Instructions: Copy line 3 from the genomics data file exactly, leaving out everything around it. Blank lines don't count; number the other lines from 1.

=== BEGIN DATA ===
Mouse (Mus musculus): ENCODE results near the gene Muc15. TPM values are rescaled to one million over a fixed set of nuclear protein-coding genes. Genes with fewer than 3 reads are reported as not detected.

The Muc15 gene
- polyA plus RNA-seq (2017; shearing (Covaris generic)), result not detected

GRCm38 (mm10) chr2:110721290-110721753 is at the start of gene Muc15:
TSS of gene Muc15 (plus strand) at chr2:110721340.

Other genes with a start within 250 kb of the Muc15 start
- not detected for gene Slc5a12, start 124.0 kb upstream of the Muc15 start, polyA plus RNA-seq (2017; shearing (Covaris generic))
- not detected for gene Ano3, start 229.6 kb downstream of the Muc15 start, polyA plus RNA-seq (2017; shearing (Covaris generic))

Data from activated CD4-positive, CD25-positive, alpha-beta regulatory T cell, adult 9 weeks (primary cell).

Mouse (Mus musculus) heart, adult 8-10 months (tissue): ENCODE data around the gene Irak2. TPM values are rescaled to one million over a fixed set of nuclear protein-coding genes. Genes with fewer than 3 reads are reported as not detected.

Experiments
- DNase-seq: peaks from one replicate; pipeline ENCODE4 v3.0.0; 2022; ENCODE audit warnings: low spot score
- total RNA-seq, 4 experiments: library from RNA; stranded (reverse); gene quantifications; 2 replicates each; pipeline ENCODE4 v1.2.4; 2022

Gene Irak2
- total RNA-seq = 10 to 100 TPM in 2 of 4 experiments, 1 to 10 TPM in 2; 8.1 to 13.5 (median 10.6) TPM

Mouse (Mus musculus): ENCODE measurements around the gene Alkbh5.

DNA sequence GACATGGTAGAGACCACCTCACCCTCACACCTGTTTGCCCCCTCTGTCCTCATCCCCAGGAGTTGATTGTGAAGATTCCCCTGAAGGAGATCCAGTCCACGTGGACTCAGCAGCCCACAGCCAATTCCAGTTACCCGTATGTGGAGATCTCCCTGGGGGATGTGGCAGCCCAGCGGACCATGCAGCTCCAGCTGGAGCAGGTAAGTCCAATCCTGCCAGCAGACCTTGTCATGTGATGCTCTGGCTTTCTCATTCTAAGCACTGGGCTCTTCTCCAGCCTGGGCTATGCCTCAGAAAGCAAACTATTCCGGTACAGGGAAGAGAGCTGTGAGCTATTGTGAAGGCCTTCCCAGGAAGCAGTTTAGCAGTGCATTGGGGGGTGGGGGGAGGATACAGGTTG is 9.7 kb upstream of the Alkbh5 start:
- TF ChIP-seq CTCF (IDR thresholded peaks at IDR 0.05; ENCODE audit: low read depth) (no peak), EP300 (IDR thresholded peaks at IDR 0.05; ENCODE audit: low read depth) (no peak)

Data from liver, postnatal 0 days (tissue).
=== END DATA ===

- polyA plus RNA-seq (2017; shearing (Covaris generic)), result not detected